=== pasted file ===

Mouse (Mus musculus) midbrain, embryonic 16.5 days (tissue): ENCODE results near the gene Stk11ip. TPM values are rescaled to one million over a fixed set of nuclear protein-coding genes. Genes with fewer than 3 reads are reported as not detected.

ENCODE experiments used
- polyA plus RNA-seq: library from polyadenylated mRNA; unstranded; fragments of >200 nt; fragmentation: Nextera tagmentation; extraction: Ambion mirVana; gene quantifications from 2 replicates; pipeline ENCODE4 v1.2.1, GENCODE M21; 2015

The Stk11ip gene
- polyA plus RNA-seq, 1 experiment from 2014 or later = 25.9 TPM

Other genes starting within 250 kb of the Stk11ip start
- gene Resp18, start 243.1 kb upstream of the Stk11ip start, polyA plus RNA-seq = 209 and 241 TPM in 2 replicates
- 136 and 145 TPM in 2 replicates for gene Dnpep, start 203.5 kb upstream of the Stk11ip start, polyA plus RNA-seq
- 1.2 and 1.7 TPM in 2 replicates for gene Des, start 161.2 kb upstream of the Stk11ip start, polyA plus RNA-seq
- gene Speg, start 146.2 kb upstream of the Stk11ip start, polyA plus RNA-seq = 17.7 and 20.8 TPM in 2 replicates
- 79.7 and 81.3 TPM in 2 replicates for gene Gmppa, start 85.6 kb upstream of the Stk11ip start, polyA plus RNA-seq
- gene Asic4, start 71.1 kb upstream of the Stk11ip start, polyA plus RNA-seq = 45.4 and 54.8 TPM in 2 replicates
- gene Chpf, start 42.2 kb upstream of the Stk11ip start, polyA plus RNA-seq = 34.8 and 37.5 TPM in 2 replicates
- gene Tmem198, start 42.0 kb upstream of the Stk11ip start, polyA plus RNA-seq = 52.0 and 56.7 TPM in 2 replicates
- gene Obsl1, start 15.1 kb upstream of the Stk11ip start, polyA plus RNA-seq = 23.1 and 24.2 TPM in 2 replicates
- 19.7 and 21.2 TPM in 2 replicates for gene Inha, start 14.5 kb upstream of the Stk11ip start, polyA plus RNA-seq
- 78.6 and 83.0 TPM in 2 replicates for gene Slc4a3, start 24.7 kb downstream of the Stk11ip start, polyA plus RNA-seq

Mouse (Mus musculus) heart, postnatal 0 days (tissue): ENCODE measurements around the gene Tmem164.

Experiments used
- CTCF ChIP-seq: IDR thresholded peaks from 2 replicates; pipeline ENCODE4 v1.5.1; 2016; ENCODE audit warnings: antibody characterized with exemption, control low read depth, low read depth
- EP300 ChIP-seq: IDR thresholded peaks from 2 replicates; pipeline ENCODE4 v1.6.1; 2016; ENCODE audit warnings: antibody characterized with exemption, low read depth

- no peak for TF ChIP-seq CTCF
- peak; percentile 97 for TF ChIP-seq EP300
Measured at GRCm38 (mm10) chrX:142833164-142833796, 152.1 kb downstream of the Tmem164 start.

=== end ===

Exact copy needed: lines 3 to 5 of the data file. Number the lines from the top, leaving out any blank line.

- polyA plus RNA-seq: library from polyadenylated mRNA; unstranded; fragments of >200 nt; fragmentation: Nextera tagmentation; extraction: Ambion mirVana; gene quantifications from 2 replicates; pipeline ENCODE4 v1.2.1, GENCODE M21; 2015

The Stk11ip gene
- polyA plus RNA-seq, 1 experiment from 2014 or later = 25.9 TPM